Henry P. married Lyda Franz and had one child, Winnie, who married Stanley Rugeley.
The other descendants of John Aaron and Anna Katrina Elizabeth "Catherine" Franz Williams are too numerous to name. Those descendants living in Matagorda in 1984 were: Bess Moberley Brown, Vadyse Bedford Hood, James F . "Jimbo" Williams, Bessie Mae Baxter Owen, Oscar Rucks Moberley, Geraldyne Ryman Havard, Wilma Ruth Nini Miller, Addie Lee Nini Johnson, Violet Baxter Smith, Clancy Baxter and children, Clancy and Julie, Catherine Lawhon Anderson, Jaqueline Baxter Newton, Marianne Serrill Mathis, Richard R. Serrill and children, Richard R. III and Heather, Kenneth Baxter, Robert Baxter, and Barbara Baxter Stallings.
Historic Matagorda County,
Volume II, pages 563 - 565
The Williams of Matagorda
John Williams, the head of this large family, came from Denmark in 1845, landing on Matagorda peninsula opposite the town of Matagorda. He was just verging on manhood, and inspired by youth and the spirit of the new west, pre-empted his land and opened up a farm. Next year came the Franz family and settled near by. Katherine Franz won the heart of the young Dane, and the next year, Katherine and John Williams were married.
The Williams lived at their home on the peninsula until the storm of ’75, after which terrible experience they moved to the mainland, and opened up a new farm on the Colorado, thence back to the gulf beach, and later to Big Hill where they lived for over 20 years before moving into the town of Matagorda.
Mr. Jas. A. Williams, eldest son of John Williams, 65 years of age, recalls vividly the storm of ’54 which was the most terrific of all the storms which struck that coast during his recollection. The wind blew off the roof of their home and damaged nearly every habitation on the peninsula, and every house in Matagorda was wrecked by 5 or 6, the tide coming high enough to carry a boat away up in town.
In the storm of ’75 the water was higher than in ’54, and Mr. Williams lost 250 head of cattle and a flock of sheep. In ’86 there was another hurricane, in which the wind lighter but the water as deep, and again all their stock was washed away. Then it was they moved away for good to Big Hill.
During the civil war, Mr. J. A. Williams says, the Federals on the gunboats and those stationed at Ducros lived on mutton and beef from the peninsula farms, taking from our herds two to four at a time whenever they wanted them. Mr. Williams then recalled an accident from the finding of an unexploded shell which caused his father’s death. The Federal gun-boats on the gulf side had been (in 1865) trying to throw shells across the peninsula and bay into the town of Matagorda; and most of them fell harmless on the peninsula, for the gun-boats of that day were poorly armed. One of those shells was found near the Williams home, and Mr. W. opened the end of the shell which was about 4x9, and emptied (as he thought) all the powder out of it; and then, desiring to further explore the mysterious recesses of the shell, called “Jamie, bring me a coal of fire,” last being the match-for-a-light in those days; and when the light was brought and dropped into the aperture, it lighted the fuse connecting the undisturbed second section of the shell and there was an explosion which wrought havoc all around. Mr. Williams’ left foot was blown off, as well as one corner of the dwelling, but James escaped without a scratch. Mr. Williams was moved to Matagorda for medical attention, and the mangled foot amputated, but gangrene caused his death. The wife of John Williams died in 1914, at the home of her daughter, Mrs. B. A. Ryman, aged at the time of death 86 years. Mrs. Zipprian, of Big Hill, an older sister of Mrs. Williams is still living at the age of 92 years. They were sisters of Conrad Franz, for many years a builder and contractor of this county, and of Mrs. George Berg, mother of the Bergs also of Matagorda.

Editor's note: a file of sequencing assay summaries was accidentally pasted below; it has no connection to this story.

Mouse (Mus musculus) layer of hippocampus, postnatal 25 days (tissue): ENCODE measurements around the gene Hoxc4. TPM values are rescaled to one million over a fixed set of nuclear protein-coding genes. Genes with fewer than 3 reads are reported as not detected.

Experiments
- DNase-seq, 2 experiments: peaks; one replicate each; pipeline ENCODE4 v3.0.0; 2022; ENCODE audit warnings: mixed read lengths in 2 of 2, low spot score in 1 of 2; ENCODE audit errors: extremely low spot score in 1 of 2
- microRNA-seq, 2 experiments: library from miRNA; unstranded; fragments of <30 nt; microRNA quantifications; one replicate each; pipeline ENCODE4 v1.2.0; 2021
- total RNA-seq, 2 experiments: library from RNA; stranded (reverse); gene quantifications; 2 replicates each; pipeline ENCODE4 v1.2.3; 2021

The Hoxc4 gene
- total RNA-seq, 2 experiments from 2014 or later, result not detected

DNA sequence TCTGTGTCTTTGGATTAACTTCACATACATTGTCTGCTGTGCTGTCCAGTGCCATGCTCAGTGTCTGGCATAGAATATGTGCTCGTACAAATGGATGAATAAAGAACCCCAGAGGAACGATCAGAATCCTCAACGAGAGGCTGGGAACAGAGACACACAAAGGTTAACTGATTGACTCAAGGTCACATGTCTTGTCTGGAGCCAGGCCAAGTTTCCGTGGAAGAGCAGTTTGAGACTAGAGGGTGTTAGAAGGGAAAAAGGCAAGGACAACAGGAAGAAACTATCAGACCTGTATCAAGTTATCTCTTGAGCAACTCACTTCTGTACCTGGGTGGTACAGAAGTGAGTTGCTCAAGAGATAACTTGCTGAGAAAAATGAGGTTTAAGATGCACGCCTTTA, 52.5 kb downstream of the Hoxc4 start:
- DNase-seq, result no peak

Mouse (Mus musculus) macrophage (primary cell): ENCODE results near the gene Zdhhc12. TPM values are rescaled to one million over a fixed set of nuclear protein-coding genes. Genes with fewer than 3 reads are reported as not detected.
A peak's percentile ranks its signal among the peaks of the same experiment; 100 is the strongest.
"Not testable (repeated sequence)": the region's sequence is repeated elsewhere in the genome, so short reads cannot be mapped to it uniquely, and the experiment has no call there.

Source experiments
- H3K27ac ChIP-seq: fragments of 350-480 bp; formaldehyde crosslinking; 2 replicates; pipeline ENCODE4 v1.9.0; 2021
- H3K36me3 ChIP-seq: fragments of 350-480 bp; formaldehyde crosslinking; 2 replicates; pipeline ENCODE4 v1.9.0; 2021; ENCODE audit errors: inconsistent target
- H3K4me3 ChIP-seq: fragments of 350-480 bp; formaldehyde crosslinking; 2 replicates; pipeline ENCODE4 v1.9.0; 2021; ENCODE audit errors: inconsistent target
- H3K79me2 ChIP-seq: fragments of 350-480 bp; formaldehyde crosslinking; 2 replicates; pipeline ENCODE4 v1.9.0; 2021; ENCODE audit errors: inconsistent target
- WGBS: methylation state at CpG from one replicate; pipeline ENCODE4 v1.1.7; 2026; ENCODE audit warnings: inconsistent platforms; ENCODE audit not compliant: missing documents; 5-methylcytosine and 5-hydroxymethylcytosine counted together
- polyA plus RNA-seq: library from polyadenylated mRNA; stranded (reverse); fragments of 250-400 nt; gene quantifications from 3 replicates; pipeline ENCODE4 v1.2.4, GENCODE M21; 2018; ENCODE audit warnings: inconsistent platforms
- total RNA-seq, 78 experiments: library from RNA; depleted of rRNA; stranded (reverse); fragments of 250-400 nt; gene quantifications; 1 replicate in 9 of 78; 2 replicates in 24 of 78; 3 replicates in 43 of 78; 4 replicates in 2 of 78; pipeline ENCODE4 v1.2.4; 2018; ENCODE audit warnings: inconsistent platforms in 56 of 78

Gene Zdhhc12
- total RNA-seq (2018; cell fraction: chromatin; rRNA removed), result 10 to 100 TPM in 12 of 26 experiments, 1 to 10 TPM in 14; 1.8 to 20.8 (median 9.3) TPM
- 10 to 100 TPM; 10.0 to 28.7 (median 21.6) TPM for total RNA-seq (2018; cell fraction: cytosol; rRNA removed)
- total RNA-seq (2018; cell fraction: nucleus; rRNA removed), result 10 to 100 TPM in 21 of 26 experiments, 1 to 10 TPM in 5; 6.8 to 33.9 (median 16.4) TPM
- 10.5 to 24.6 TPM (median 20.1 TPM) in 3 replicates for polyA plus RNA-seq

On the children of John and Katherine Williams, there are yet living Mrs. Wm. A. Baxter, James A. Williams, John Williams, all of Matagorda, W. C. Williams of Palacios, and Mrs. J. S. Gillette of Bay City. Harry P. died in Bay City ten years ago and Mrs. Henry H. Serrill was another daughter.
The direct descendents of John and Katherine Williams living are the above named four children and 35 grand-children and 43 great-grand-children, among them men and women of our best citizenship.
The Matagorda County News and Midcoast Farmer,
Tuesday, September 19, 1916
Copyright 2008 - Present by the Williams Family
All rights reserved
Jan. 31, 2008
Jan. 22, 2015